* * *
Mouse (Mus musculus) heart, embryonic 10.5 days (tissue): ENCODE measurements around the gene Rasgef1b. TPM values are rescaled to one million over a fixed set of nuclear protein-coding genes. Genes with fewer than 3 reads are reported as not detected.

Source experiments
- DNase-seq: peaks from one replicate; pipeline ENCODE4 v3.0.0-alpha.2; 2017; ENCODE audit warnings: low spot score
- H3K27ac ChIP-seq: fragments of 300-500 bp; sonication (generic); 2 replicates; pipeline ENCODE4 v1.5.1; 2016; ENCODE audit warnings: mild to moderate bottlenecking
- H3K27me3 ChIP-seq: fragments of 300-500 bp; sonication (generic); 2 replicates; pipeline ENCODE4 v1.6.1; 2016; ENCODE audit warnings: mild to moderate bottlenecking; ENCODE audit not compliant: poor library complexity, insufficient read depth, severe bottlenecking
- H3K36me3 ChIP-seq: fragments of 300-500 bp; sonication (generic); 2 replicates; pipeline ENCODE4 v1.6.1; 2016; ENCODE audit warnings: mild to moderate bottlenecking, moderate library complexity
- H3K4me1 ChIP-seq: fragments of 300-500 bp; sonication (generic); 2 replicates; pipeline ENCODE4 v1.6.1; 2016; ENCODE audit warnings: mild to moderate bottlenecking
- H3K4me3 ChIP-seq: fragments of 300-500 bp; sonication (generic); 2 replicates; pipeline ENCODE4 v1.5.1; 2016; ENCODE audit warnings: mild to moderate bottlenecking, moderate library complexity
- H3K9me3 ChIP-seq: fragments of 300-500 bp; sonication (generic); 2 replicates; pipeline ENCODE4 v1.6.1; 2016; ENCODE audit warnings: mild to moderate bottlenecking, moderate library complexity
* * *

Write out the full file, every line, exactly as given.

Mouse (Mus musculus) heart, embryonic 10.5 days (tissue): ENCODE measurements around the gene Rasgef1b. TPM values are rescaled to one million over a fixed set of nuclear protein-coding genes. Genes with fewer than 3 reads are reported as not detected.

Source experiments
- DNase-seq: peaks from one replicate; pipeline ENCODE4 v3.0.0-alpha.2; 2017; ENCODE audit warnings: low spot score
- H3K27ac ChIP-seq: fragments of 300-500 bp; sonication (generic); 2 replicates; pipeline ENCODE4 v1.5.1; 2016; ENCODE audit warnings: mild to moderate bottlenecking
- H3K27me3 ChIP-seq: fragments of 300-500 bp; sonication (generic); 2 replicates; pipeline ENCODE4 v1.6.1; 2016; ENCODE audit warnings: mild to moderate bottlenecking; ENCODE audit not compliant: poor library complexity, insufficient read depth, severe bottlenecking
- H3K36me3 ChIP-seq: fragments of 300-500 bp; sonication (generic); 2 replicates; pipeline ENCODE4 v1.6.1; 2016; ENCODE audit warnings: mild to moderate bottlenecking, moderate library complexity
- H3K4me1 ChIP-seq: fragments of 300-500 bp; sonication (generic); 2 replicates; pipeline ENCODE4 v1.6.1; 2016; ENCODE audit warnings: mild to moderate bottlenecking
- H3K4me3 ChIP-seq: fragments of 300-500 bp; sonication (generic); 2 replicates; pipeline ENCODE4 v1.5.1; 2016; ENCODE audit warnings: mild to moderate bottlenecking, moderate library complexity
- H3K9me3 ChIP-seq: fragments of 300-500 bp; sonication (generic); 2 replicates; pipeline ENCODE4 v1.6.1; 2016; ENCODE audit warnings: mild to moderate bottlenecking, moderate library complexity